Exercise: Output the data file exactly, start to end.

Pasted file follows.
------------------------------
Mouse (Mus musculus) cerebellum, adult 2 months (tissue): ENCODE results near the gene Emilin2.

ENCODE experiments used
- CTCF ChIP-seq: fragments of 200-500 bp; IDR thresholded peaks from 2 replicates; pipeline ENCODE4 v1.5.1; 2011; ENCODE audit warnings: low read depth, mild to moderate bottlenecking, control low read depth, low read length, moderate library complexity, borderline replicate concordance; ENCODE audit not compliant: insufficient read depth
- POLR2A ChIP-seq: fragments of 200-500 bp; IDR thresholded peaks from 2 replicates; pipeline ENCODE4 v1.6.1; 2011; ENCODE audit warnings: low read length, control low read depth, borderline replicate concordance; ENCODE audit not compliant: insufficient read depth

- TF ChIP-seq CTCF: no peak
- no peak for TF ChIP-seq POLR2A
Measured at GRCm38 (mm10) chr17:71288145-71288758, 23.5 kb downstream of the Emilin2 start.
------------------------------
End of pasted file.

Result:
Mouse (Mus musculus) cerebellum, adult 2 months (tissue): ENCODE results near the gene Emilin2.

ENCODE experiments used
- CTCF ChIP-seq: fragments of 200-500 bp; IDR thresholded peaks from 2 replicates; pipeline ENCODE4 v1.5.1; 2011; ENCODE audit warnings: low read depth, mild to moderate bottlenecking, control low read depth, low read length, moderate library complexity, borderline replicate concordance; ENCODE audit not compliant: insufficient read depth
- POLR2A ChIP-seq: fragments of 200-500 bp; IDR thresholded peaks from 2 replicates; pipeline ENCODE4 v1.6.1; 2011; ENCODE audit warnings: low read length, control low read depth, borderline replicate concordance; ENCODE audit not compliant: insufficient read depth

- TF ChIP-seq CTCF: no peak
- no peak for TF ChIP-seq POLR2A
Measured at GRCm38 (mm10) chr17:71288145-71288758, 23.5 kb downstream of the Emilin2 start.